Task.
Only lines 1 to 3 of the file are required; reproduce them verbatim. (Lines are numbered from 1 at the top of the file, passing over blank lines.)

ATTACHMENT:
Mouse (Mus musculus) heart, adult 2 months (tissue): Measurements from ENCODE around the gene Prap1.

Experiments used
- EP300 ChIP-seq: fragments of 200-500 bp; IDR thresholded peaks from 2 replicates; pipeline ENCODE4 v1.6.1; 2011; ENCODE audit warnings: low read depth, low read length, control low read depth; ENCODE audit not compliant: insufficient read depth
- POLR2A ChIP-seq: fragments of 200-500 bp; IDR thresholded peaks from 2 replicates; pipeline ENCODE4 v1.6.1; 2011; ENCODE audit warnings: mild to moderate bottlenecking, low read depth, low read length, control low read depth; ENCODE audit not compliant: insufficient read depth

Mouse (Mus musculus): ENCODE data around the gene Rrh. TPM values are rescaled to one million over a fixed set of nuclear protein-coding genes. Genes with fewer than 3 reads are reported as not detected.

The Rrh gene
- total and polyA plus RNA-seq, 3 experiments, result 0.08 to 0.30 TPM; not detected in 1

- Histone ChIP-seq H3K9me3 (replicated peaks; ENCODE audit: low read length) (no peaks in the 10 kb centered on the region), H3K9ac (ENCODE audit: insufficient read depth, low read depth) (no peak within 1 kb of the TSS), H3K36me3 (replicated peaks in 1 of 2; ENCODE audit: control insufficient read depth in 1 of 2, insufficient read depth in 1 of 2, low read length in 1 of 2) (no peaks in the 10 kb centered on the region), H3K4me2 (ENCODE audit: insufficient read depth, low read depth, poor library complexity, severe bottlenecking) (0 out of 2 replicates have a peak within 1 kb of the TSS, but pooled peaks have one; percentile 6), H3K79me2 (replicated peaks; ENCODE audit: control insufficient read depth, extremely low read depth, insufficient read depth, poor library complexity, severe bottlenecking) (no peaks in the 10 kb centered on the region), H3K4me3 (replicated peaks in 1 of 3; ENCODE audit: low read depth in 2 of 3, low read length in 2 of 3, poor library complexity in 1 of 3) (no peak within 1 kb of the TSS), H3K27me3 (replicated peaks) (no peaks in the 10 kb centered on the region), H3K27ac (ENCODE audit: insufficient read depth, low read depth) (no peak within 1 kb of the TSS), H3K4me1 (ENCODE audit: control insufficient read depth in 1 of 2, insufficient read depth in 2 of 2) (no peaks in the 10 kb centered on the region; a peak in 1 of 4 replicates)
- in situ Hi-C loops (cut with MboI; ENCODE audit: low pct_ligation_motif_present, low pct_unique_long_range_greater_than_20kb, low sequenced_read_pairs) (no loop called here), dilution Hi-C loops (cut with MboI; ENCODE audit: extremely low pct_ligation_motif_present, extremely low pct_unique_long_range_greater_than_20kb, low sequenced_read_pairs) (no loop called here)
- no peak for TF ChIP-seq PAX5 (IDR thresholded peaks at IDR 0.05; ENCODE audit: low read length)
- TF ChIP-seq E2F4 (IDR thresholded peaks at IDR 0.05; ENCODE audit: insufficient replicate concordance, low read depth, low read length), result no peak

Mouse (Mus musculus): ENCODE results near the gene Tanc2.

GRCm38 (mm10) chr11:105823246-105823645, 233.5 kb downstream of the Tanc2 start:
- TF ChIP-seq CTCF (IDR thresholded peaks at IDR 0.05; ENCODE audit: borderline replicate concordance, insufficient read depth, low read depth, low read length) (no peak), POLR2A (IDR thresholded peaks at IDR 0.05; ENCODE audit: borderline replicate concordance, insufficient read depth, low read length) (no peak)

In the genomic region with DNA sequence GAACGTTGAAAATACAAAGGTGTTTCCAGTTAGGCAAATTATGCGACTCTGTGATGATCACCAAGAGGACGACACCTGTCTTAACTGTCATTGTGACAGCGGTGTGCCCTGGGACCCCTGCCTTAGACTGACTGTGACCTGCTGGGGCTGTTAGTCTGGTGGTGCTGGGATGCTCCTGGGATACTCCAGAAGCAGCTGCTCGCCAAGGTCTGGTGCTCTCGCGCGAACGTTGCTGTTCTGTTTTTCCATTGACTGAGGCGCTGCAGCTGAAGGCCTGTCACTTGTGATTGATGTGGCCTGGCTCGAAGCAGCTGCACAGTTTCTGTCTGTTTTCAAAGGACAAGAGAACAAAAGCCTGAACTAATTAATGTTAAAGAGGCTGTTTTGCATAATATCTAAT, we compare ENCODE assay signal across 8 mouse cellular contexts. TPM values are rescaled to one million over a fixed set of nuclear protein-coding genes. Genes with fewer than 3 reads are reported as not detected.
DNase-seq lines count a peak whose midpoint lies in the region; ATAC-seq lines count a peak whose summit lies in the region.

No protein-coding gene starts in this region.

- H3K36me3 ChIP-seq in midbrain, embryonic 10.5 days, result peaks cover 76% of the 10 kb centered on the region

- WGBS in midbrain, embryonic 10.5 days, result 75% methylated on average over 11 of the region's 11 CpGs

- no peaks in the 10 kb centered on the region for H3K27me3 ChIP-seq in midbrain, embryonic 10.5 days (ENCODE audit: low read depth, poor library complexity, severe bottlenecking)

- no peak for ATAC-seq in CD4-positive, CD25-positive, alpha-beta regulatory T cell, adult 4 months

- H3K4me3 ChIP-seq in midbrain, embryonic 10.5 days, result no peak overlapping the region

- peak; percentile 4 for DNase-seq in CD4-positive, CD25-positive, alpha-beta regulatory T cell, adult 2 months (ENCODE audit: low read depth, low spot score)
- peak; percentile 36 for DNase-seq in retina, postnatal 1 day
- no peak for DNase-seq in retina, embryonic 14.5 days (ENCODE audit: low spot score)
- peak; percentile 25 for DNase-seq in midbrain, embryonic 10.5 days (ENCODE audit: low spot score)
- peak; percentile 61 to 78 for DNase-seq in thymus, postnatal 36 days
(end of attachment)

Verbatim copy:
Mouse (Mus musculus) heart, adult 2 months (tissue): Measurements from ENCODE around the gene Prap1.

Experiments used
- EP300 ChIP-seq: fragments of 200-500 bp; IDR thresholded peaks from 2 replicates; pipeline ENCODE4 v1.6.1; 2011; ENCODE audit warnings: low read depth, low read length, control low read depth; ENCODE audit not compliant: insufficient read depth